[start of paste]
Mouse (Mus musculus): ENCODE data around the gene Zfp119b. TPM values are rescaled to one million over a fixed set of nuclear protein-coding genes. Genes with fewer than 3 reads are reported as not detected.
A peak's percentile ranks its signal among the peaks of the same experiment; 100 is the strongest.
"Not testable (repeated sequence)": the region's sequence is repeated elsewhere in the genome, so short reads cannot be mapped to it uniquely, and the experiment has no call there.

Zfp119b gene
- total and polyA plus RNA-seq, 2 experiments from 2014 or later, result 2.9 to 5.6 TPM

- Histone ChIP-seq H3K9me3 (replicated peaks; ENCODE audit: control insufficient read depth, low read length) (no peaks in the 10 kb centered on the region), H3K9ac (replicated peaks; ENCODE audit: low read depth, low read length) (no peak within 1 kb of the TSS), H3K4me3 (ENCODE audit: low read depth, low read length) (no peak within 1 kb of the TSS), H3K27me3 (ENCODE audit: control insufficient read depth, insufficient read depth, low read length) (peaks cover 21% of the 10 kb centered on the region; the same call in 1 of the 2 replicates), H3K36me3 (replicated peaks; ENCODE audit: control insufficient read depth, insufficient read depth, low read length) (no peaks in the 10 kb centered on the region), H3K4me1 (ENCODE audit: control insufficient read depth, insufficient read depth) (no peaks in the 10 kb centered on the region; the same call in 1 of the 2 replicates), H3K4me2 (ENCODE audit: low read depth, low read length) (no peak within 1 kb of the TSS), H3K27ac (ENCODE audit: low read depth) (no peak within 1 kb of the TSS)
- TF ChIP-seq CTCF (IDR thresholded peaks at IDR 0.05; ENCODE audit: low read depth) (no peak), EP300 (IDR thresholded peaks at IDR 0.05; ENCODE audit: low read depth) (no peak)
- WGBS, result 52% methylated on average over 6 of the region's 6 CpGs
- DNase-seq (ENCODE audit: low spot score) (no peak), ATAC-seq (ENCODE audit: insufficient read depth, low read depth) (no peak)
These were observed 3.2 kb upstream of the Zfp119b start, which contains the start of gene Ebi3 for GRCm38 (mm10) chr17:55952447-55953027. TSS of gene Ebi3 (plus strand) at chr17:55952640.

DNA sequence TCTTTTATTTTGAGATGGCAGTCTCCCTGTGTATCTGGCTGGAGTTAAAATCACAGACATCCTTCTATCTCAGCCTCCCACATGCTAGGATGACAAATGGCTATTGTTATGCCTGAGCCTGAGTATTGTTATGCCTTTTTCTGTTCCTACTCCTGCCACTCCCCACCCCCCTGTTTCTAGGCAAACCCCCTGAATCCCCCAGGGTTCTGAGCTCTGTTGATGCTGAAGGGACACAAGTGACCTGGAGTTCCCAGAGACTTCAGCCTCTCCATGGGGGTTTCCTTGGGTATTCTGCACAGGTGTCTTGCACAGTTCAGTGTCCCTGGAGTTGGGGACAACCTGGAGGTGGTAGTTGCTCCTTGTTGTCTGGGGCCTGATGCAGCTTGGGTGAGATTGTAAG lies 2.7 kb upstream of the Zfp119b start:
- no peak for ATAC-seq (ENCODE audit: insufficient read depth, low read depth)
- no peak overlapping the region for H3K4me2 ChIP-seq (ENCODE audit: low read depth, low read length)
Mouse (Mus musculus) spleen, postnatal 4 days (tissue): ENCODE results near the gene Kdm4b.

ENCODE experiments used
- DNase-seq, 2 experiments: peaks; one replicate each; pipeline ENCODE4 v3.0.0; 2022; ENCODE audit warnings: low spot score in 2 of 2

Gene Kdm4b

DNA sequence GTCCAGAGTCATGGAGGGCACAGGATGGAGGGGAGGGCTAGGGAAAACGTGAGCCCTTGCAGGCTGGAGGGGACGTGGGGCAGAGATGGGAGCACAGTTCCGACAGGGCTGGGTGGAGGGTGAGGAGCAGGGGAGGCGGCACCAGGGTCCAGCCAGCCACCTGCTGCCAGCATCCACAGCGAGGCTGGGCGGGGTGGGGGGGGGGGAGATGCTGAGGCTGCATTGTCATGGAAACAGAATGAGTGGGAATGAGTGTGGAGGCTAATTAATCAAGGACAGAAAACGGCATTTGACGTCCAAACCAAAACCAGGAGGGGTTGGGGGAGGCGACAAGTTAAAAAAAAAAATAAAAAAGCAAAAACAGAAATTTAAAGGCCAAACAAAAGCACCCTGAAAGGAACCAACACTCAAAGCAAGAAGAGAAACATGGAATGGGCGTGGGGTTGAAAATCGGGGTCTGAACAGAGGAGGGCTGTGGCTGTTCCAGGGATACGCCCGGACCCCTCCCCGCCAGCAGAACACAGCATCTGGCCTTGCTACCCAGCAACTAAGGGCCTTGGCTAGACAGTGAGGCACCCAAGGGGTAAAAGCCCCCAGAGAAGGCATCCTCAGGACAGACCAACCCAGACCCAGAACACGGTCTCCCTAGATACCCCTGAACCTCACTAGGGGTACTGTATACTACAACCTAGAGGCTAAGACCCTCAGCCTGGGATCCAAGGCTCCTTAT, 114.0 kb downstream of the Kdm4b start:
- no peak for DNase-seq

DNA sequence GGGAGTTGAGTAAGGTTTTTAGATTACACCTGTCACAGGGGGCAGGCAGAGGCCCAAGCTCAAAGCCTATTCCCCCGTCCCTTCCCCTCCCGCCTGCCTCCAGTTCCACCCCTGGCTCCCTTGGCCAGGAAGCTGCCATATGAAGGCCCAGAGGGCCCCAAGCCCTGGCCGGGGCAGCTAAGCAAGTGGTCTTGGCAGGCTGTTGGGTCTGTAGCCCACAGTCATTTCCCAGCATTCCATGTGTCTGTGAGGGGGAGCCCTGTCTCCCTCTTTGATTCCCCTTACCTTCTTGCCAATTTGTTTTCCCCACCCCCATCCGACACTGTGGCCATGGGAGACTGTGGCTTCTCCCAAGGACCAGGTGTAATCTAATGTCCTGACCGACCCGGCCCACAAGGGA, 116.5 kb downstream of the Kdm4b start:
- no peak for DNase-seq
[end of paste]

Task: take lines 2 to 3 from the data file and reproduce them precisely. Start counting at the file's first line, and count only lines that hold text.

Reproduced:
A peak's percentile ranks its signal among the peaks of the same experiment; 100 is the strongest.
"Not testable (repeated sequence)": the region's sequence is repeated elsewhere in the genome, so short reads cannot be mapped to it uniquely, and the experiment has no call there.